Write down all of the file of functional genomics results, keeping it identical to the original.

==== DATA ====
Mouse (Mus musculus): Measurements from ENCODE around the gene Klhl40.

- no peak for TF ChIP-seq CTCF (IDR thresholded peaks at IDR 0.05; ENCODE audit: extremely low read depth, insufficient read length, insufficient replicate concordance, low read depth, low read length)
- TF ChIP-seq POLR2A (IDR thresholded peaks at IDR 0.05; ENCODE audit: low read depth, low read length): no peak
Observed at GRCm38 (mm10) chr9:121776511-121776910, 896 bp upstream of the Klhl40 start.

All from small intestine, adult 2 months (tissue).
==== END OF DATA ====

Mouse (Mus musculus): Measurements from ENCODE around the gene Klhl40.

- no peak for TF ChIP-seq CTCF (IDR thresholded peaks at IDR 0.05; ENCODE audit: extremely low read depth, insufficient read length, insufficient replicate concordance, low read depth, low read length)
- TF ChIP-seq POLR2A (IDR thresholded peaks at IDR 0.05; ENCODE audit: low read depth, low read length): no peak
Observed at GRCm38 (mm10) chr9:121776511-121776910, 896 bp upstream of the Klhl40 start.

All from small intestine, adult 2 months (tissue).